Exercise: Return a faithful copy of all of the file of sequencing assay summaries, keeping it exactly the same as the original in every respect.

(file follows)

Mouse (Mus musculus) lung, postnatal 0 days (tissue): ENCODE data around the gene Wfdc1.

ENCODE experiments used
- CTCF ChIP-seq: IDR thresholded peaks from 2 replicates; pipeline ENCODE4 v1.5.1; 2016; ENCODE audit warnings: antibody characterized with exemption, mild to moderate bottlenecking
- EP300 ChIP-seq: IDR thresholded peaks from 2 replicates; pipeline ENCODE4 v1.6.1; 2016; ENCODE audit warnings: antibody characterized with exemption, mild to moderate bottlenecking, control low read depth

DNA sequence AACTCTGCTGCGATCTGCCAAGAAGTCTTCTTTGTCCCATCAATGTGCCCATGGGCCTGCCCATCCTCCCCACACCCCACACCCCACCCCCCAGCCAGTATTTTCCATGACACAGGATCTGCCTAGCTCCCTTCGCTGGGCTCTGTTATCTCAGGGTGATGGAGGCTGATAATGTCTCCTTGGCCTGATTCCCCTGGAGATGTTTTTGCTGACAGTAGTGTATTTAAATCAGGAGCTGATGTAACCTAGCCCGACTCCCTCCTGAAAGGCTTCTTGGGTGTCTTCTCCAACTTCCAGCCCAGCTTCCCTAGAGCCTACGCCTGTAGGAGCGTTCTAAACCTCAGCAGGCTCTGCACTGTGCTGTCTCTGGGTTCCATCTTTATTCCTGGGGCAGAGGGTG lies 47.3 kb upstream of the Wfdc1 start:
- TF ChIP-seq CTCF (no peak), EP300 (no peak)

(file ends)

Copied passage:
Mouse (Mus musculus) lung, postnatal 0 days (tissue): ENCODE data around the gene Wfdc1.

ENCODE experiments used
- CTCF ChIP-seq: IDR thresholded peaks from 2 replicates; pipeline ENCODE4 v1.5.1; 2016; ENCODE audit warnings: antibody characterized with exemption, mild to moderate bottlenecking
- EP300 ChIP-seq: IDR thresholded peaks from 2 replicates; pipeline ENCODE4 v1.6.1; 2016; ENCODE audit warnings: antibody characterized with exemption, mild to moderate bottlenecking, control low read depth

DNA sequence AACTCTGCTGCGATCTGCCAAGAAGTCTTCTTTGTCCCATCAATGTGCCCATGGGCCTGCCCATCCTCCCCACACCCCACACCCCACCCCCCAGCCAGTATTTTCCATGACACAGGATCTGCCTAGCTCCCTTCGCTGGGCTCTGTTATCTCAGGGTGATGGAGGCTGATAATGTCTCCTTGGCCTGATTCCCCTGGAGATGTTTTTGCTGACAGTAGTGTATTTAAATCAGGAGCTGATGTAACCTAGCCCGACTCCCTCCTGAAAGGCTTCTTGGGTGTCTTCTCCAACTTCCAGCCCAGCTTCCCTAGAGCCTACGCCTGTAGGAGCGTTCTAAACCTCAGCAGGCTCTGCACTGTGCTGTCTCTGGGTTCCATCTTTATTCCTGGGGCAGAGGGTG lies 47.3 kb upstream of the Wfdc1 start:
- TF ChIP-seq CTCF (no peak), EP300 (no peak)